ITA's Office of Aerospace also participated in discussions with the European Union concerning government support for the development of new civil aircraft programs. ITA, in concert with other agencies, undertook efforts to advance U.S. trade interests regarding regulatory measures in Europe that could restrict U.S. exports. ITA also participated in discussions with Russia and the Ukraine to encourage them to sign the GATT Agreement on Trade in Civil Aircraft as a part of their World Trade Organization (WTO) accession. In the Asia-Pacific Economic Cooperation (APEC) forum, ITA sought to advance a proposal aimed at eliminating aircraft tariffs imposed by APEC members. ITA served on a U.S. delegation that met with Russia to discuss the implementation of tariff waivers on civil aircraft. ITA also supported efforts of the U.S.-China Joint Committee on Commerce and Trade to expand intergovernmental cooperation and trade in civil aviation and airports.

To promote the export of U.S. aerospace products, ITA sponsored Aerospace Product Literature Centers at major international aerospace exhibitions and air shows in Berlin, Chile, China, Dubai, Kuala Lumpur, South Africa, Singapore, and the United Kingdom. Trade leads generated through this literature center concept numbered more than 7,500. ITA also supported U.S. firms in international aerospace competitions, including those for helicopters, commercial transport aircraft, and space launch vehicles.

ITA's Office of Telecommunications continued its work to support U.S. access to satellite markets overseas through a variety of bilateral and multilateral initiatives. Under the WTO Agreement on Basic Telecommunications Services, the Office of Telecommunications supported the U.S. Trade Representative's office in monitoring several aspects of the agreement, including provisions relating to market access for satellite service providers. ITA supported the inclusion of certain satellite products in the Information Technology Agreement II, with the goal of reducing tariffs and facilitating increased trade. ITA sought to increase market access for U.S. companies through its support for the U.S.-Argentina Satellite Services Agreement, which was signed in June 1998. ITA also endeavored to open Japan's direct-to-home satellite services market for U.S. companies through the U.S.-Japan Enhanced Initiative on Deregulation and Competition Policy. Also with regard to Japan, ITA monitored compliance with the 1990 U.S.-Japan Satellite Procurement Agreement.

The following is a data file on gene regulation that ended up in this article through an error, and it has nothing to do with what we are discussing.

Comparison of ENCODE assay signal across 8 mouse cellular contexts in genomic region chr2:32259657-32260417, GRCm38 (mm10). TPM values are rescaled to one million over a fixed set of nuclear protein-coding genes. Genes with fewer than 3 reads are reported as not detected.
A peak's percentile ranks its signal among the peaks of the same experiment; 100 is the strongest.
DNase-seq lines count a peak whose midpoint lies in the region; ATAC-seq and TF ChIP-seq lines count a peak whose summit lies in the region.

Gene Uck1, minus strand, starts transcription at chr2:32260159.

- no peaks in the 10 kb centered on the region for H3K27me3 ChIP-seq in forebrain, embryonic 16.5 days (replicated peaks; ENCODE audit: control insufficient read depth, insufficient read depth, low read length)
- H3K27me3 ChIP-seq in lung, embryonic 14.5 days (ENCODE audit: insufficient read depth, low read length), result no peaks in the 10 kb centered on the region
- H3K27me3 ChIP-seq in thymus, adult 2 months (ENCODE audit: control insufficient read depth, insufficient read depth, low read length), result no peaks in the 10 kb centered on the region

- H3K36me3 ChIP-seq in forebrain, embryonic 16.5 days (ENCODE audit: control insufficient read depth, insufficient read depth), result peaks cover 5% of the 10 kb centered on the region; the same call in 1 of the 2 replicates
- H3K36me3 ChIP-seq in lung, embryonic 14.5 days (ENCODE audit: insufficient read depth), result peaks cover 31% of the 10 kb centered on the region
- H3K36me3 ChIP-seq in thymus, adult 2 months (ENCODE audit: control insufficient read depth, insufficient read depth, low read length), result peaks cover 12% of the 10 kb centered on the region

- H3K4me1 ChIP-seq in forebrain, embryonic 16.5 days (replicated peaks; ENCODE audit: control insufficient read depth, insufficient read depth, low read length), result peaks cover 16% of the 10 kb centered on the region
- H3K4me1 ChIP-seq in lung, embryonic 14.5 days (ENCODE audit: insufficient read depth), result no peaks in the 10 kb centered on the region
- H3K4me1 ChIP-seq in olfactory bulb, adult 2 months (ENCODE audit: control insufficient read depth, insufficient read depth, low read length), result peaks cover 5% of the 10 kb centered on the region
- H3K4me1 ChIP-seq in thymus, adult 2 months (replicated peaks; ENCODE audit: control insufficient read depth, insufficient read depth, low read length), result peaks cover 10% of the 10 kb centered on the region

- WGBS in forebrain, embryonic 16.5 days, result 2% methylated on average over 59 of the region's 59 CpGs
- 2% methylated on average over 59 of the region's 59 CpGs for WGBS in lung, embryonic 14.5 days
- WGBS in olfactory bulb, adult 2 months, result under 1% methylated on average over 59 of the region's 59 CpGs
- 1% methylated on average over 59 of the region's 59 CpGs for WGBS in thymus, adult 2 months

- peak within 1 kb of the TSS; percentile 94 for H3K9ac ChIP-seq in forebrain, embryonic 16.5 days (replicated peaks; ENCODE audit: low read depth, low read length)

ITA developed updated market data and projections on the sales of satellite services and equipment, space transportation services, and other space-related goods and services for inclusion in the 1999 U.S. Industry and Trade Outlook. ITA also released a major study of market trends and growth in the commercial GPS industry.

As the lead advisory agency for Federal Government telecommunications issues, NTIA undertook a number of policy initiatives regarding satellites and other space-based communications systems. Specifically, NTIA provided policy guidance on the restructuring of the International Telecommunications Satellite (INTELSAT) Organization and the International Mobile Satellite (INMARSAT) Organization. NTIA continued to manage the Federal Government's use of the radio spectrum, including assignments for NASA, DoD, NOAA, and other Government satellite programs. NTIA worked closely with other U.S. regulatory authorities and commercial satellite users at the ITU World Radio Conference to secure spectrum allocations for satellite systems in frequency bands above 15 gigahertz (GHz).

NIST performed a wide variety of metrology-related research in support of aeronautics and space activities during FY 1998. NIST scientists and engineers worked in collaboration with their counterparts in eight NASA Centers on more than 50 projects. NIST supplied the Jet Propulsion Laboratory (JPL) with time and frequency reference services for the Deep Space Network, using the NIST atomic clock, and collaborated with NASA scientists on the development of a laser-cooled cesium clock for scientific and technical applications in space. NIST evaluated chemical kinetic data in support of NASA's upper atmospheric research program and provided calibration services for NASA's EOS. NIST worked closely with NASA scientists on developing space telescope imaging spectrograph and spectral and photometric imaging systems. Finally, several scientists from NASA Centers conducted joint experiments with NIST staff, using the NIST Cold Neutron Facility at the Center for Neutron Research and the NIST Synchrotron Ultraviolet Radiation Facility.